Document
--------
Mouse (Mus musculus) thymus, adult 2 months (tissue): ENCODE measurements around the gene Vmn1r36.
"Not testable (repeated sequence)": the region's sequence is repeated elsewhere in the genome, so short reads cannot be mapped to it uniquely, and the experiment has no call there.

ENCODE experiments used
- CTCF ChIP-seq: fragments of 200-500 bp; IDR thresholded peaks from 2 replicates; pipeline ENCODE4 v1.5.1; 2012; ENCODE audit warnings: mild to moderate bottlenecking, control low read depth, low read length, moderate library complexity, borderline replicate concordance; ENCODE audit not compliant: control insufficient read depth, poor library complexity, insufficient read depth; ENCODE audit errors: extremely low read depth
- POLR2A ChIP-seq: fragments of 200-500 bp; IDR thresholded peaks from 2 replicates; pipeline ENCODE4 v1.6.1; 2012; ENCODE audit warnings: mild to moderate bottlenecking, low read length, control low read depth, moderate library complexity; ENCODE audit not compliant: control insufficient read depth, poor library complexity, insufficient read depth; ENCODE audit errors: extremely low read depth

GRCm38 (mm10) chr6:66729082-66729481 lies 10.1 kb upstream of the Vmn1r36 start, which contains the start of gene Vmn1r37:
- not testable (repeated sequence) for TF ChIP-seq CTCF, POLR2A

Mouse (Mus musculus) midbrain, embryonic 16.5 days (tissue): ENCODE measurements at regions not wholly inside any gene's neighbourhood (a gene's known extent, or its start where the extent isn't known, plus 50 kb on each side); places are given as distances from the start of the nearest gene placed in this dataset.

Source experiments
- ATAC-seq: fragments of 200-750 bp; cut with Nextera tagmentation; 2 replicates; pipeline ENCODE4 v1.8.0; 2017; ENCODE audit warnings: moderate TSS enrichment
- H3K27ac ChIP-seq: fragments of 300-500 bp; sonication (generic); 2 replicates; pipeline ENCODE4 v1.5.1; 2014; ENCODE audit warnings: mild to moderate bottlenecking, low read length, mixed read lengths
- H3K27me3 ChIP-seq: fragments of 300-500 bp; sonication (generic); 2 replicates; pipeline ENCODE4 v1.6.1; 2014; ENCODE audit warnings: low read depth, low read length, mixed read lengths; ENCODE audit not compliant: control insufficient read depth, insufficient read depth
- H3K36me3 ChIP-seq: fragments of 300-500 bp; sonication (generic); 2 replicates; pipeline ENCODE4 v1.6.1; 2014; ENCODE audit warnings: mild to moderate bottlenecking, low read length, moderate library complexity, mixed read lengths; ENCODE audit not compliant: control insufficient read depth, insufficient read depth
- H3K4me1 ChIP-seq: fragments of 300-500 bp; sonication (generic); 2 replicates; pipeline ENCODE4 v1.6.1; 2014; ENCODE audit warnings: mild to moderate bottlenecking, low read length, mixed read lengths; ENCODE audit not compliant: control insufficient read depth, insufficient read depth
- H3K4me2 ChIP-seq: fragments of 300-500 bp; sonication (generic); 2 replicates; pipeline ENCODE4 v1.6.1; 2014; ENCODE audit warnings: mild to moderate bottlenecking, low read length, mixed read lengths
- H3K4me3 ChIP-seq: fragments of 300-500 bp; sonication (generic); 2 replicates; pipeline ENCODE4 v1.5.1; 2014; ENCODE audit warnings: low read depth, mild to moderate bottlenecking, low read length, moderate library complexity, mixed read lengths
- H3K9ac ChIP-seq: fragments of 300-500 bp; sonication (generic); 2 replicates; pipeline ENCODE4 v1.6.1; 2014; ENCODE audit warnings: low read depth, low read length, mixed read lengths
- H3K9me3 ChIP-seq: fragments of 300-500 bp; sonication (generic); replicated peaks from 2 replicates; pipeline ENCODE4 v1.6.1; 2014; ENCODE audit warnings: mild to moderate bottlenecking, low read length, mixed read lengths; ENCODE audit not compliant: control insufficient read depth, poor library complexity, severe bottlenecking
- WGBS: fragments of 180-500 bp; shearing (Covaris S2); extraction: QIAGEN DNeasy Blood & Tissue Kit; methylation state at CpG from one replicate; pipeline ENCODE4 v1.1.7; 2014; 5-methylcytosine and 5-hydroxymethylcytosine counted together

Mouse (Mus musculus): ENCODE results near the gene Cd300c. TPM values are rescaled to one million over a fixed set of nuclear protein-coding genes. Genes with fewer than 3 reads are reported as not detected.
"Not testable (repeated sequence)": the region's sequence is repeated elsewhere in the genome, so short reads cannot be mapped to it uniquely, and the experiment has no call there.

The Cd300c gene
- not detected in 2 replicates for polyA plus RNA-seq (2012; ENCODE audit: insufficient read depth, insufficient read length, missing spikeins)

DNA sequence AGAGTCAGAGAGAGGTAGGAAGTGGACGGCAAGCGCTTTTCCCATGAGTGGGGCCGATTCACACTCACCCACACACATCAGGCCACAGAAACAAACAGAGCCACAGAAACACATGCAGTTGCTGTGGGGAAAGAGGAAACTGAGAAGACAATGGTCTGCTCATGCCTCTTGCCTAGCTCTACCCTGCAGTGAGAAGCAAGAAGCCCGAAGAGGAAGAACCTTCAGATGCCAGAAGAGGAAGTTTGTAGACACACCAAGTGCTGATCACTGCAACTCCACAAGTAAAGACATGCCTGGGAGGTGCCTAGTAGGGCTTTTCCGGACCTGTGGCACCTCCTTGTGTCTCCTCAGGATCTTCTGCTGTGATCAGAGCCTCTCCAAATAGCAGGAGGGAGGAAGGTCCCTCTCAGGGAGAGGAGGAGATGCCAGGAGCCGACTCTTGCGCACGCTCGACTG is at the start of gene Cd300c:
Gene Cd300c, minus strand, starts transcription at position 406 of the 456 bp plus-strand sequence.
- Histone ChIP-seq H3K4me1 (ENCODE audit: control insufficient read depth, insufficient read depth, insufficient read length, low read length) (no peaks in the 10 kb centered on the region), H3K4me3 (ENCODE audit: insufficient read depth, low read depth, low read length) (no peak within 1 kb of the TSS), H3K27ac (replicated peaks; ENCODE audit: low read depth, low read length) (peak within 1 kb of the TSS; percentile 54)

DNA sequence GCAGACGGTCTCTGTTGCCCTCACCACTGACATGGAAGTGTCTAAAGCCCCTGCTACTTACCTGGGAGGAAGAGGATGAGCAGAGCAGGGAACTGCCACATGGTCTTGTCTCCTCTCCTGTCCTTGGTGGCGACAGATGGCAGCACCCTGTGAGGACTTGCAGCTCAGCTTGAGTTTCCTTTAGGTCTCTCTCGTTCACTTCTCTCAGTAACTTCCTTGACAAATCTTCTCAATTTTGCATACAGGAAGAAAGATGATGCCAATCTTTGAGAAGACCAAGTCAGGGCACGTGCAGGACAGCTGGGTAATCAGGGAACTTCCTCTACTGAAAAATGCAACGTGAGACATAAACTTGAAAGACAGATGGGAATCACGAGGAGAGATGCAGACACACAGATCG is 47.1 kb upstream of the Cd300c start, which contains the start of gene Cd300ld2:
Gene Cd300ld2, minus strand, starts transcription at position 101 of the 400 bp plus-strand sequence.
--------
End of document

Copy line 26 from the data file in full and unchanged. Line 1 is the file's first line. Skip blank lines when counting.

- Histone ChIP-seq H3K4me1 (ENCODE audit: control insufficient read depth, insufficient read depth, insufficient read length, low read length) (no peaks in the 10 kb centered on the region), H3K4me3 (ENCODE audit: insufficient read depth, low read depth, low read length) (no peak within 1 kb of the TSS), H3K27ac (replicated peaks; ENCODE audit: low read depth, low read length) (peak within 1 kb of the TSS; percentile 54)